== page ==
Medtner's three concerti are all mature works, finished in 1918, 1927, and 1943, respectively. The first, in one movement, grows out of a rising semitone. To all intents and purposes, only two basic related ideas dominate the entire composition. Yet Medtner gives us an amazingly rich and various concerto, full not only of grand climaxes, but one which seems fairly taut. The originality of the structural thought also commends itself. One hears in large outline various classical forms, including sonata, but the thematic principle is that of Wagnerian continual variation. I can't easily call to mind any other work by anybody which actually pulls this off, for to a great extent these tendencies war with one another. The coda goes on a bit too long for me, but I can't decide whether the fault belongs to Medtner or to a momentary lapse of the conductor, Alexander Lazarev. After all, I've not heard any other recording.
If Rachmaninoff's third is his most Medtner-like, Medtner's second is the most like Rachmaninoff in its feeling, particularly the latter's epic second. It taps into the same primeval power. Medtner's concerto storms right from the opening measures and sings heroically throughout. The thematic unity, less concentrated than in the first concerto, nevertheless remains very tight, due to a recycling of themes from previous movements in the final one. It turns out that many of the themes relate to one another, particularly rhythmically. In this sense, it's also a very Beethoven-like concerto. The piece physically excites. The rhythms move the body.
Structurally, Medtner's third concerto follows the most unusual plan of the three, as one might expect from its subtitle "Ballade." Medtner connects two huge movements by an "Interludium" of roughly a minute-and-a-half, and he makes no reference that I can find to classical form. He explores the relation of three basic themes and also varies them with an abundance of invention. One of these variants becomes his most beautiful melody, very much like the lyrical moments of the Rachmaninoff second. Furthermore, when he comes across it, he knows what to do with it. He makes it a kind of emotional fulcrum of the work – the main point of contrast. Its final apotheosis, in conjunction with the opening theme, lifts the concerto to a grand conclusion beyond the level of formal culmination to a thematic argument. Furthermore, unlike so many works based on the principle of continual development and eschewing sonata form, the listener has very little difficulty making out the concerto's large rhetorical points. Medtner, as always, defines his argument clearly.
The Piano Quintet, Medtner's last major piece, for me dwells on a slightly lower plane than the concerti, although Medtner obviously intended this work as his spiritual testament. Words from the Psalms appear in the score over certain themes. Medtner refers to the shape of Russian Orthodox hymns and to the Dies irae chant. One can never fault Medtner's craft. And yet it seems less than the sum of its parts, or exactly the sum of its parts. Perhaps it's just not vulgar enough to suit me. The deadly air of gentility hangs over it. Also, the strings seem curiously de trop. The piano stars to the point where one wonders why this is a quintet at all. Don't misunderstand me. The piece contains moments of great beauty, particularly the entire second movement. I believe, however, that it fails to reach Medtner's usual even-higher level.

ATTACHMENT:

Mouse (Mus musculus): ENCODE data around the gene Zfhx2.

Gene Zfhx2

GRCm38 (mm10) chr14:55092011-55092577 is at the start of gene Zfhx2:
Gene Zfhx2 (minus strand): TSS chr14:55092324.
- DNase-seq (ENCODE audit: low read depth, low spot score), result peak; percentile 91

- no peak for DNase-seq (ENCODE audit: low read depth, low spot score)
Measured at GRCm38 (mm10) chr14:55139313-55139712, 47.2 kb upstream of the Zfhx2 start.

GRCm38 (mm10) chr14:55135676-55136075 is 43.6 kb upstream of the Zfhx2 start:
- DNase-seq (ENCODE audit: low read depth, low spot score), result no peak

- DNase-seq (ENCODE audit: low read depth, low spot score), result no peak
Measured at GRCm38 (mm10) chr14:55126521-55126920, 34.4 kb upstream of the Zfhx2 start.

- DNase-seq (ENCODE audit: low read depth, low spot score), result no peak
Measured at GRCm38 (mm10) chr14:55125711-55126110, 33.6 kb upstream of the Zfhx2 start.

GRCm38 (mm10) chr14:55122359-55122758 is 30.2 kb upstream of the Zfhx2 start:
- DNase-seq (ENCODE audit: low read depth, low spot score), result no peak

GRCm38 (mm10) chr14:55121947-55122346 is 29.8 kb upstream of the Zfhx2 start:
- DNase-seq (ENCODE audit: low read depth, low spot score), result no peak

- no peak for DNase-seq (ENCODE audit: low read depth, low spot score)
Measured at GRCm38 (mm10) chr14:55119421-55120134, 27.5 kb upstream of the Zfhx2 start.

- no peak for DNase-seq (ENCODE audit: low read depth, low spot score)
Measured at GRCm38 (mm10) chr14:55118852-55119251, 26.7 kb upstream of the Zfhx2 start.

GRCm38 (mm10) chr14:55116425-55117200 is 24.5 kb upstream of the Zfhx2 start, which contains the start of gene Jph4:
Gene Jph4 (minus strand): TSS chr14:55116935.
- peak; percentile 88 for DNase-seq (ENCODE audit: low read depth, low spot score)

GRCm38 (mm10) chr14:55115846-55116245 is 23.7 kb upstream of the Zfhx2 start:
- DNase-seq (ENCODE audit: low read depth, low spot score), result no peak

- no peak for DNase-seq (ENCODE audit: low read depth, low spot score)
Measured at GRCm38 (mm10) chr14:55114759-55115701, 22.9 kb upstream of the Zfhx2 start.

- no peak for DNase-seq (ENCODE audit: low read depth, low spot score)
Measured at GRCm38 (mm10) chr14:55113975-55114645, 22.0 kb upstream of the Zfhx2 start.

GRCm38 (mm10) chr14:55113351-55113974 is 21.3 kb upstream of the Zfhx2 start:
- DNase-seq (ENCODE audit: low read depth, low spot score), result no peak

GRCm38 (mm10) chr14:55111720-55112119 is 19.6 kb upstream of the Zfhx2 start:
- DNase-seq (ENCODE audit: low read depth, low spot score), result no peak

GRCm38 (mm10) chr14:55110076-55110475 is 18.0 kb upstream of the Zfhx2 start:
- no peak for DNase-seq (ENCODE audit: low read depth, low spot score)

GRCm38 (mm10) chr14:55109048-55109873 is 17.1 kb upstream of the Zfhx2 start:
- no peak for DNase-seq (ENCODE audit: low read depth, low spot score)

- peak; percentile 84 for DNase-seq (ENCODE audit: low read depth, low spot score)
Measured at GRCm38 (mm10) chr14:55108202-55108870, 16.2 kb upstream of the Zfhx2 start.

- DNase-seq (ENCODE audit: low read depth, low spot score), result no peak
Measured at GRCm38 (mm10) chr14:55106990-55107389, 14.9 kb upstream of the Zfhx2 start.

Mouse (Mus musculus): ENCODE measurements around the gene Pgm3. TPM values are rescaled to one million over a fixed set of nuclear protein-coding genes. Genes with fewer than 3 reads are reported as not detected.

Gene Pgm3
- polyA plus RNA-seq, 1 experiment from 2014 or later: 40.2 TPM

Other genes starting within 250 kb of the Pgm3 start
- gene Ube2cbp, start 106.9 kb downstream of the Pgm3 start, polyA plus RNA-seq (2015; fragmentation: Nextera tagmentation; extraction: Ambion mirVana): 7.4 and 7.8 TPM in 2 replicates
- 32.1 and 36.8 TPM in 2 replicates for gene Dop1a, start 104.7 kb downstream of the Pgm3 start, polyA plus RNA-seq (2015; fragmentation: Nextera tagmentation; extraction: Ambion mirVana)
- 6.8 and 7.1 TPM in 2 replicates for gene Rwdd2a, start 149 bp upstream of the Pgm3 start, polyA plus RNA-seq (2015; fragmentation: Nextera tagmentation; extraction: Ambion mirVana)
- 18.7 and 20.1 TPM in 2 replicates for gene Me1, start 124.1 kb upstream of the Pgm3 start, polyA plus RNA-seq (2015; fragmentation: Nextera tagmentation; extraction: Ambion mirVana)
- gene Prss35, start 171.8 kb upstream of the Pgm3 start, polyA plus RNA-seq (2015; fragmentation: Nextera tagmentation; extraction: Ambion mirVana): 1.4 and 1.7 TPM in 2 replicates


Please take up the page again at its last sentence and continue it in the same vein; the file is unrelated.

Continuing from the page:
Lazarev and Alexeev do better than Maksymiuk and Demidenko, and Hyperion recorded them better. As should be clear by now, Medtner is a composer of subtle details and argument. Demidenko and Maksymiuk turn him into a barnstormer. They live for the moment, rather than to build in essence a musical cathedral. It gets so bad that both Demidenko and Maksymiuk fail to bring out the third concerto's principal major idea every time it appears. Furthermore, Demidenko is so closely miked that his piano drowns out the orchestral details, and the performance seems little more than a read-through. Nevertheless, I recommend both discs, simply because Medtner's works manage to triumph over even this level of thoughtlessness.
Other volumes in this series I've enjoyed include 5 (Balakirev and Rimsky-Korsakov), 6 (Dohnányi), 7 (Alkan and Henselt), 12 (Parry and Stanford – Parry rather than Stanford), 14 (Litolff), 15 (Hahn and Massenet), and 19 (Tovey and Mackenzie – Tovey rather than Mackenzie).
Copyright © 2001, Steve Schwartz